Human hibernation is not possible. Nothing new there.

I promised to get back to the article that Saikishan pointed me to. It occurs to me given the debate that was going on that Saikishan must have simply typed in “is human hibernation possible?” into google and sent us the first scholarly article link that popped up! Regardless, the research is interesting, even if the title has more hype than necessary. The article is from the Annual Review of Medicine, and has been written by Cheng Chi Lee from the U. Texas. Some mammals like bears are known to hibernate over winter, while others like hamsters or mice are known to go into a circadian state of  torpor (circadian meaning ‘daily’; they showed this by ablating the suprachiasmatic nucleus which is known to control the circadian clock and finding that the torpor state is correspondingly disrupted). The difference between torpor and hibernation seems to be one of degree, says the author. The present article deals with the chemistry behind this transition from activity to torpor. Two compounds, 2-deoxyglucose and hydrogen sulphide are already known to induce a state of torpor in animals. The article finds that a third compound called 5′-adenosine monophosphate (if you know what ATP is, you get to AMP by taking away two ‘P’s – phosphate groups) can also be used. 5’-AMP is – or was, the article was written in 2008 and I haven’t checked for newer research – the only naturally occurring compound that can do this that we know of (or, as appropriate, knew of).

The first of the three compounds, 2-deoxygenase induces torpor by inhibiting glycolysis – stopping glucose from being utilised. Under administration, hamsters readily go into torpor even when they are in proper light. The second compound, H2S, was found to bring the body temperature of mice down to 15 C and a state of suspended animation for up to six hours. The precise mechanisms behind the effects these compounds have on mice and hamsters are as yet unknown. However, they both work by stopping production of ATP – 2-deoxygenase does this by stopping glucose from being oxidised to ATP and NADH (outside mitochondria, if that means anything to you), whereas H2S disrupts the oxidation inside mitochondria (by inhitibing cytochrome C, again if that means anything to you). Decreased ATP production and consumption are observed in all hibernating behaviour.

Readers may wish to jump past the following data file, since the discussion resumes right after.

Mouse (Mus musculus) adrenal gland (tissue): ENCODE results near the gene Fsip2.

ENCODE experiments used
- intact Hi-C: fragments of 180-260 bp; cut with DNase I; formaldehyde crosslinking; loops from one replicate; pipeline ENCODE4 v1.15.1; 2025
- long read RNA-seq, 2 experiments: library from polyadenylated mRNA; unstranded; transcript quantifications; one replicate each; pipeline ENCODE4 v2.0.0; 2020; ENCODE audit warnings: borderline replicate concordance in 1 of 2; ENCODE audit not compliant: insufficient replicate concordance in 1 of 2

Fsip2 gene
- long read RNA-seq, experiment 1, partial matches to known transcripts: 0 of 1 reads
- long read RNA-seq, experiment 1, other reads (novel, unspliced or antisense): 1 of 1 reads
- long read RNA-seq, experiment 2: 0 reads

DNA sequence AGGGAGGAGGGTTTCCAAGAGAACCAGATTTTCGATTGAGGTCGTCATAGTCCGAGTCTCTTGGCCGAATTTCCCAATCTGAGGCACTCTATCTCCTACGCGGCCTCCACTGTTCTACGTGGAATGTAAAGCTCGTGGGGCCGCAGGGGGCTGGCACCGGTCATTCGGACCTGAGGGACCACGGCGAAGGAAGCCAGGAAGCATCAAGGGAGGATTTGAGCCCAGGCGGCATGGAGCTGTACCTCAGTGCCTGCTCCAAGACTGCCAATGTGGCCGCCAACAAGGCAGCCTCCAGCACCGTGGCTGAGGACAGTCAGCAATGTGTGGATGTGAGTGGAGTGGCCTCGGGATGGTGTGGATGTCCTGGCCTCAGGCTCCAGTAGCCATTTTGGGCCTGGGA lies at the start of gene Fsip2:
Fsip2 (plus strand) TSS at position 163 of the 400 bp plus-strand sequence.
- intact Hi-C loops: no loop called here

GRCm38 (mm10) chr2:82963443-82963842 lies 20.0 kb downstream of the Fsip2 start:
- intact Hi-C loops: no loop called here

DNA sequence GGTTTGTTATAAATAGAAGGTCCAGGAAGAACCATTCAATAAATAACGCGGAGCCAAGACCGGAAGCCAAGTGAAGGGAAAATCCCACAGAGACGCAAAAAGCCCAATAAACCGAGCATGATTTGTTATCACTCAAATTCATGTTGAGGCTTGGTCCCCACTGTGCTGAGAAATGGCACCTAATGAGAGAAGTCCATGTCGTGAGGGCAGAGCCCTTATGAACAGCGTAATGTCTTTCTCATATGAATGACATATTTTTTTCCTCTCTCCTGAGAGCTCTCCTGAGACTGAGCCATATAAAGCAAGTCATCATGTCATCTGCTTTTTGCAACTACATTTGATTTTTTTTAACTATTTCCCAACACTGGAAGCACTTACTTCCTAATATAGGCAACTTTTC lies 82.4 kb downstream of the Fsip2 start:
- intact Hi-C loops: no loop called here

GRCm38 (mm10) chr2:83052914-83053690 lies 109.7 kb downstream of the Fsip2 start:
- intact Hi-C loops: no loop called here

If this can happen with mice and hamsters, could other mammals too have retained similar biochemistry? We know that organs can be stored for several hours on ice, be transplanted into patients, and return to normal functioning. There are also cases of where people have been stuck in extreme cold and gone into hypothermia without dying, and even recovering full bodily function. The author deduces from this that non-hibernators’ organs are capable of withstanding extreme hypoxic stress if their metabolic demands are reduced. I should point out that both mice and hamsters do have natural torpor states. So, given that the difference between hibernation and torpor is one of degree, calling mice ‘non-hibernating mammals’ seems like stretching it.